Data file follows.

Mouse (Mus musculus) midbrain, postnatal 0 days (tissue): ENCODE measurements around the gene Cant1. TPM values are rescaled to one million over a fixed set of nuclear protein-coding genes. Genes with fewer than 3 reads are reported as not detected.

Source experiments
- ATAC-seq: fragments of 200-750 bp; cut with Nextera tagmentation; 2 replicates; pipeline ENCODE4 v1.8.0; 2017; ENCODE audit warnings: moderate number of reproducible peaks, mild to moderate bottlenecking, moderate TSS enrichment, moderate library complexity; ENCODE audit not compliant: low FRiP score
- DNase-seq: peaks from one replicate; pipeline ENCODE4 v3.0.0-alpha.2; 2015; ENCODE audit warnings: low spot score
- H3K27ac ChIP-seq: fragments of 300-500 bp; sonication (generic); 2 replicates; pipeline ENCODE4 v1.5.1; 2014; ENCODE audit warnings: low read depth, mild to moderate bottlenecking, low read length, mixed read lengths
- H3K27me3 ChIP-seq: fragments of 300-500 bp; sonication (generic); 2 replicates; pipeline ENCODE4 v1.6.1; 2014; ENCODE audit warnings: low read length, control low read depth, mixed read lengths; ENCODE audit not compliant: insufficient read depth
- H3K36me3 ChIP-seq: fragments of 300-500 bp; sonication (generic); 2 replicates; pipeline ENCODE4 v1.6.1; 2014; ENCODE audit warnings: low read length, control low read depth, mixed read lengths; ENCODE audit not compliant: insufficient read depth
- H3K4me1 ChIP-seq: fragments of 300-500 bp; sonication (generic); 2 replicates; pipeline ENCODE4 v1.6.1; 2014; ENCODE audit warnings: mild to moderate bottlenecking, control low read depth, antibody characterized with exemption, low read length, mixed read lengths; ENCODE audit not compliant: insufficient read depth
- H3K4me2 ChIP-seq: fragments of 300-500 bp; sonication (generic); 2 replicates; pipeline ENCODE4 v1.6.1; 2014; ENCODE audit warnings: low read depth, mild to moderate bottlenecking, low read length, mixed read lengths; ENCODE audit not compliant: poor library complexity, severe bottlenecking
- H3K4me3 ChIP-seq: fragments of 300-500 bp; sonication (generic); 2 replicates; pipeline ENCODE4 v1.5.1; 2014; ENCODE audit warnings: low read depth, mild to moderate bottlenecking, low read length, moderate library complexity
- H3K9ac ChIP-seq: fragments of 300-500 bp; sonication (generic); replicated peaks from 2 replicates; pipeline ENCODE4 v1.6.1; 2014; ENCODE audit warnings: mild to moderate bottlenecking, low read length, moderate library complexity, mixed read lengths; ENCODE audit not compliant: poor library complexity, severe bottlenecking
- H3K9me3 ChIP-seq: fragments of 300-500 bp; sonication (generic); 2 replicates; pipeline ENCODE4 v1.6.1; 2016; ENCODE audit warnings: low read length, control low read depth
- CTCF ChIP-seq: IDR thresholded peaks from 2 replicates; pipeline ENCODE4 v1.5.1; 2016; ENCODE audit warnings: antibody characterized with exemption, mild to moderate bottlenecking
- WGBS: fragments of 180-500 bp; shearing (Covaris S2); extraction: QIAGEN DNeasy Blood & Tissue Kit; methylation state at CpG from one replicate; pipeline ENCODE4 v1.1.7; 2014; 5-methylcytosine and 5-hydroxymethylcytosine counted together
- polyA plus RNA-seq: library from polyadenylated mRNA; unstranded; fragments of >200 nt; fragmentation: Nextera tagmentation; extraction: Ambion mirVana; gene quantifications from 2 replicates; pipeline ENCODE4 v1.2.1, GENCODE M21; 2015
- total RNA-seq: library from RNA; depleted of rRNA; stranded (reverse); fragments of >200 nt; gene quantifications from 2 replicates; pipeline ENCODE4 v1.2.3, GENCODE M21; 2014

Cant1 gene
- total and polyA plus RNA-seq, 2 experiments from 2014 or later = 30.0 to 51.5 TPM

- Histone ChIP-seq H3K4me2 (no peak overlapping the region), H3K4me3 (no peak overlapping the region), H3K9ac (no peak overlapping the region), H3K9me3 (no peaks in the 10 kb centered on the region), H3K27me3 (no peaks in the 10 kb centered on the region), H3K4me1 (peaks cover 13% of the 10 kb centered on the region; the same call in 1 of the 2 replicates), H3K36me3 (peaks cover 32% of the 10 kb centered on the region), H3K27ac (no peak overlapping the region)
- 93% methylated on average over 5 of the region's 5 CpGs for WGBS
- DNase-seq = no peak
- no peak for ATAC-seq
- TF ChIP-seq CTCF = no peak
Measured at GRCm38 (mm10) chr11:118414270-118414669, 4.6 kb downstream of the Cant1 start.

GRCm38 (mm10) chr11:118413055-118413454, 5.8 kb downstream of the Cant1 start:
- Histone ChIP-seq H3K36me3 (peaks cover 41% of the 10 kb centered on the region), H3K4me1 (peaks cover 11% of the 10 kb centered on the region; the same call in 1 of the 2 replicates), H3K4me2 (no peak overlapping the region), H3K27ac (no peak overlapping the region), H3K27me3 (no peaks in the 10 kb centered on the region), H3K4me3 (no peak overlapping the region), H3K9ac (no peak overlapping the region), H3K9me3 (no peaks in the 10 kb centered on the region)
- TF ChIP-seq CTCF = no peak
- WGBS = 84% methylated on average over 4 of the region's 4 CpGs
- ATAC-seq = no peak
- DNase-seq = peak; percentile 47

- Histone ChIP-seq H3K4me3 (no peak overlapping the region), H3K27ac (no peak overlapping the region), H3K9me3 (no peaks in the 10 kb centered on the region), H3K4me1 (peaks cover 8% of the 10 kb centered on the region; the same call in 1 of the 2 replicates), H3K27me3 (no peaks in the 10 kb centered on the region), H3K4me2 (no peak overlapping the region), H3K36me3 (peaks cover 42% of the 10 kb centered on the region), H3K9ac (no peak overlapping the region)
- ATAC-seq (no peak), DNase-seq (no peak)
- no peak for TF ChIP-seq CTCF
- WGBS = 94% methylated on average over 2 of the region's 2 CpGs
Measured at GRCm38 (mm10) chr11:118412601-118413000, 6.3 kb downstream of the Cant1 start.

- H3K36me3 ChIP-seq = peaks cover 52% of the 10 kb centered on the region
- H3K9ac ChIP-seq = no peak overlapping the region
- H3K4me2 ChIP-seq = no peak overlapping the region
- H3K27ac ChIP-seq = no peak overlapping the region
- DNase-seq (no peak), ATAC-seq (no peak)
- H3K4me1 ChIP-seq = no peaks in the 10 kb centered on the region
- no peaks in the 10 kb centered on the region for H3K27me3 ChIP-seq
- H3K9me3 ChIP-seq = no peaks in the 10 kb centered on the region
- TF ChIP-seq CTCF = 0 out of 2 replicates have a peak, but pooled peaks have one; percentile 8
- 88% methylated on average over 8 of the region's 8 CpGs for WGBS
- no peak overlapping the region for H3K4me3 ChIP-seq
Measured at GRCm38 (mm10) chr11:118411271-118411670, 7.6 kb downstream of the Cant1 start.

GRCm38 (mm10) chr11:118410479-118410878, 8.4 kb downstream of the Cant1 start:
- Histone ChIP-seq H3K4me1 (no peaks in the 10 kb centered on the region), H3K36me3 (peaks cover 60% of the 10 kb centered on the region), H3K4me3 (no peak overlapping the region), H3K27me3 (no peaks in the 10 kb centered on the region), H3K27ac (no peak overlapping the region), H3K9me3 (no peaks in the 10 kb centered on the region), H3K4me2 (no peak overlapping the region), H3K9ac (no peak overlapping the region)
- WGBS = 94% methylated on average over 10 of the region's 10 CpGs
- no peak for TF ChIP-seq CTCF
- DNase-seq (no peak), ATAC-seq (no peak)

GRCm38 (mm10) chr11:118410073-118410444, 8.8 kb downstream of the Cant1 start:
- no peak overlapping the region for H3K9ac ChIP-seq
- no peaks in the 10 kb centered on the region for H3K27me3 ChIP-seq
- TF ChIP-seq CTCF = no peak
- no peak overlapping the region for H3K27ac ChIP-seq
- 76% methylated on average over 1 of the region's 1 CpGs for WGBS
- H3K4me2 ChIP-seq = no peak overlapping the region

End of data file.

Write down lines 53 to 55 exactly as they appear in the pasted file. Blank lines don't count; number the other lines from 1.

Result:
GRCm38 (mm10) chr11:118410073-118410444, 8.8 kb downstream of the Cant1 start:
- no peak overlapping the region for H3K9ac ChIP-seq
- no peaks in the 10 kb centered on the region for H3K27me3 ChIP-seq